Communicating During a Divorce: 3 Things You Need to Know

Facing a divorce can be incredibly overwhelming, which is one of the reasons learning to communicate with your former partner is essential. Find out how you can communicate during your divorce in healthy ways.

When you and your partner decide to terminate your relationship, you may think that the hard part is over. After all, you've chosen to get divorced. That's it, right? You can start moving on with your lives now. Unfortunately, the decision to separate is just the first step in the divorce process. When you and your partner choose to end your relationship legally, you'll find that you still need to make decisions regarding custody of your children or pets. You may also need to separate your financial accounts and even divide your physical assets. It's very important that you communicate effectively during this time in order to expedite the divorce process. Here's what you need to know.

1. Stay focused.

It's a good idea to limit the amount of communication you have with your ex. Ideally, you should talk to each other when you have a common goal you're working toward, such as meeting up to divide your assets or scheduling pick-ups and drop-offs for your children. When you do get together in person, make sure that you stay focused on the task at hand. This can help minimize the chances that you'll start fighting, placing blame, or pointing fingers. Remember that you have already decided to separate. You don't need to rehash old fights during this time.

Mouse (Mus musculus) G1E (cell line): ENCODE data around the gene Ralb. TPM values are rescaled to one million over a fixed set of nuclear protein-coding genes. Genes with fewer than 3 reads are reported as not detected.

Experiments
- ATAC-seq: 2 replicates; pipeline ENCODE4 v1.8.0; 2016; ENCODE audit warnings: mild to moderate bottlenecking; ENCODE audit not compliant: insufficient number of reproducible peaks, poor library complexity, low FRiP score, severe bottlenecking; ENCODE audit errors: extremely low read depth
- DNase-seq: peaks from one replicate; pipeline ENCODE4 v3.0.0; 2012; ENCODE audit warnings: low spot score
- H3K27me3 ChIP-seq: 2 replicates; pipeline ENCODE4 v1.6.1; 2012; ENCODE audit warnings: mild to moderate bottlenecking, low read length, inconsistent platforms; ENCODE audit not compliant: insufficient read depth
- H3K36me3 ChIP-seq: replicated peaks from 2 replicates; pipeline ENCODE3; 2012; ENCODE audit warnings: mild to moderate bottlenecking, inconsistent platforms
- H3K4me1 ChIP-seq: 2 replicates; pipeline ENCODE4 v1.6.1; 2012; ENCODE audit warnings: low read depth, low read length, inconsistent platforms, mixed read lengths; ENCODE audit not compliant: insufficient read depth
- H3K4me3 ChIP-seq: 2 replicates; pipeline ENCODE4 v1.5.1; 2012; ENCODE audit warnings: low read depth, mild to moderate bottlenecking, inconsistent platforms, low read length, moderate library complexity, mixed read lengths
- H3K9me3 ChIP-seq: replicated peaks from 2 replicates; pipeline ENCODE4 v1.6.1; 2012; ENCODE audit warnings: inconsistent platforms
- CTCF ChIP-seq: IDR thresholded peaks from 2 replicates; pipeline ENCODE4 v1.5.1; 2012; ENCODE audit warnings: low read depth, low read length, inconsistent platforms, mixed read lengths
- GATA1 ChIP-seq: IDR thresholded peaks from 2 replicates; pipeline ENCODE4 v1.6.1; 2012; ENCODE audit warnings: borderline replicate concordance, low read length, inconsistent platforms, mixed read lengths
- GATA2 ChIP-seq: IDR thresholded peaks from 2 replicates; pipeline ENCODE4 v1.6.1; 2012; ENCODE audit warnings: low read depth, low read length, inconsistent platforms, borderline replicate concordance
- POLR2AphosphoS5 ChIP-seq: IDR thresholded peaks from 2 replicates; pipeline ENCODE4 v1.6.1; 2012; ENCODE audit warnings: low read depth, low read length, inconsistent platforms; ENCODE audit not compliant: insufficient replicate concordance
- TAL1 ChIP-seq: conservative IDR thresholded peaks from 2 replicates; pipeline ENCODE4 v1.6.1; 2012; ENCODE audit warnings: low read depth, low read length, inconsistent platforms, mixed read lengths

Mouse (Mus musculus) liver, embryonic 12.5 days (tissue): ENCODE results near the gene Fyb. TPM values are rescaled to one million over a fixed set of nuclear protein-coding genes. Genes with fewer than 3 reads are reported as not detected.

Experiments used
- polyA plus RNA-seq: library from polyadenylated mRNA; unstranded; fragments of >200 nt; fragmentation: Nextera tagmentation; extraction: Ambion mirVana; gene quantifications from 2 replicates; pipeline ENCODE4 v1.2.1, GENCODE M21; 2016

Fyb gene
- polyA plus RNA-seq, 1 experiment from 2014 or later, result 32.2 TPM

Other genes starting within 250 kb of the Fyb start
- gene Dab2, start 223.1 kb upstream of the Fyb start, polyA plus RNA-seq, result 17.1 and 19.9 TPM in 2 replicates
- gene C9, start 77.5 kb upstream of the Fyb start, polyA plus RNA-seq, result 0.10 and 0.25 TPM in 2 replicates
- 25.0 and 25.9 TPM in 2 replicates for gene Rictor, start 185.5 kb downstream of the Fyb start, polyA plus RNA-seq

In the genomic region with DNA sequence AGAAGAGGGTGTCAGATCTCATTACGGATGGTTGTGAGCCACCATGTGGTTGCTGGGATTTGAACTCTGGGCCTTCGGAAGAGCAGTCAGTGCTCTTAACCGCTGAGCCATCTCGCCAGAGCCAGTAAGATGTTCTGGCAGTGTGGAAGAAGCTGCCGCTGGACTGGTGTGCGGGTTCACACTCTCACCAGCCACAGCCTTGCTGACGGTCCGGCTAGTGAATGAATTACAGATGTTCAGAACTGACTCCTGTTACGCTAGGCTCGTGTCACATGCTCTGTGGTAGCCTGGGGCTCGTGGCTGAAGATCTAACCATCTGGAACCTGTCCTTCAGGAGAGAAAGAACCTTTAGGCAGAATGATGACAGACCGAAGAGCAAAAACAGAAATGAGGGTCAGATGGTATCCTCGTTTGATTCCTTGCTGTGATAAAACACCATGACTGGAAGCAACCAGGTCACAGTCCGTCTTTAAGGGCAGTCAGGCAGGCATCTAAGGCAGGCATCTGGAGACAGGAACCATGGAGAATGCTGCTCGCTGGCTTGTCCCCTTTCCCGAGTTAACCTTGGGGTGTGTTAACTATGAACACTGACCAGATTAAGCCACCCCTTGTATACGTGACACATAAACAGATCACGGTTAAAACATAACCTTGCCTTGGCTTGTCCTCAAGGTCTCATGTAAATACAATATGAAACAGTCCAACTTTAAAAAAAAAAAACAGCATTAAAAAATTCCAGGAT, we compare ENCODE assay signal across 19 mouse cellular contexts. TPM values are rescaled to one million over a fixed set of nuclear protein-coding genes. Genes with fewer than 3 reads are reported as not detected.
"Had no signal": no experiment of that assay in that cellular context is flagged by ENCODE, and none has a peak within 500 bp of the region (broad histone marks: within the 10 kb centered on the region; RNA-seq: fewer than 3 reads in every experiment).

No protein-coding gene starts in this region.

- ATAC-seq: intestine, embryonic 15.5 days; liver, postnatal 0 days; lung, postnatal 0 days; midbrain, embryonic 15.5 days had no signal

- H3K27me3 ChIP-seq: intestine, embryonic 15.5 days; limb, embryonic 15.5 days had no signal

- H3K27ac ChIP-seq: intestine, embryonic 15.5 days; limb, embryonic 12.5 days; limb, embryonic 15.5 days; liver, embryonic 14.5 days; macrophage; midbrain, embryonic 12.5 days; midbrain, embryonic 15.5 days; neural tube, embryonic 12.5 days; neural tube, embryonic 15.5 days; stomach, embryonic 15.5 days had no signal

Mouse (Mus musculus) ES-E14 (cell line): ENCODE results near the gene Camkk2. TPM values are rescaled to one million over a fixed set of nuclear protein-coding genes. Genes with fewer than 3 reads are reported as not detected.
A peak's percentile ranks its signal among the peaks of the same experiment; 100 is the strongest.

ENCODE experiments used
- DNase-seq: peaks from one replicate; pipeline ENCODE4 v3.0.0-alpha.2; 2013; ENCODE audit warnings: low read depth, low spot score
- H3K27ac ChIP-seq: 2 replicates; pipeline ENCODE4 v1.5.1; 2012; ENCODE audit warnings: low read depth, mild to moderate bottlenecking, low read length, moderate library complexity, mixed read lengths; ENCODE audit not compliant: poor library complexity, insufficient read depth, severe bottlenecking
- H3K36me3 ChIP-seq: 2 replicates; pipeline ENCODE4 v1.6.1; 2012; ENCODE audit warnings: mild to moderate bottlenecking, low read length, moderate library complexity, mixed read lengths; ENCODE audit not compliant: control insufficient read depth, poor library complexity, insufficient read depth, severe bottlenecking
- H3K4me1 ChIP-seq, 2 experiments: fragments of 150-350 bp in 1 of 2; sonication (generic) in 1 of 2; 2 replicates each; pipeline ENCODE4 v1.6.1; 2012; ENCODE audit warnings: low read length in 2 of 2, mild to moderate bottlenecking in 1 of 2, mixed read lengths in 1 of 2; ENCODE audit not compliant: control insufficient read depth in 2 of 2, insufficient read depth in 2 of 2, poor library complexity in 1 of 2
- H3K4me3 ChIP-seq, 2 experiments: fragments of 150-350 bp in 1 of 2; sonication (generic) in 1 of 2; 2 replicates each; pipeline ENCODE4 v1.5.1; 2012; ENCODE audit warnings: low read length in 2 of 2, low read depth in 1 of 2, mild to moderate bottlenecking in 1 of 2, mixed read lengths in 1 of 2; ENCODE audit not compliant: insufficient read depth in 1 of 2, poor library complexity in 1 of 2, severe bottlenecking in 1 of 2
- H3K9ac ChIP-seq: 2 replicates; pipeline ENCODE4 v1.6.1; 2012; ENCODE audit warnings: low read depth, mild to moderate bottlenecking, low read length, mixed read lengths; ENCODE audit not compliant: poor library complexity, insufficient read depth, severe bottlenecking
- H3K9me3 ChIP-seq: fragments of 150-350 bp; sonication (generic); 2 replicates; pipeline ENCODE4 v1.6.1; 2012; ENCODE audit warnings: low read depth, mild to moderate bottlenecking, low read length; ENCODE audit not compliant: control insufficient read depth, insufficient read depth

2. Stay calm.

Anytime you have a long history with another person, there will be challenges. When you and your ex communicate, it will be easy to let your emotions get the best of you. Try to avoid this. Instead of getting angry when your former partner makes a passive-aggressive comment, try to stay calm and collected. Take a few deep breaths and remind yourself that you're moving forward. Soon the entire ordeal will be over and you won't have to face them on a regular basis anymore. It's also important that you choose your own words carefully. Take a minute to consider how you can best word something, especially if you're discussing a sensitive or high-stress topic.

3. Get help.

Remember that it's possible to seek help when it comes to communicating during and after a divorce. You may choose to meet with a counselor who can offer you guidance during this time; however, some divorcing couples find that mediation is a great way to communicate effectively during a divorce. A mediator can help you to communicate with one another as you make difficult decisions regarding your children and finances.

When you're ready to separate from your partner, reach out to your family law attorney. Your lawyer will help you understand your legal rights and options during this time and can assist you as you prepare for the next stage of your life.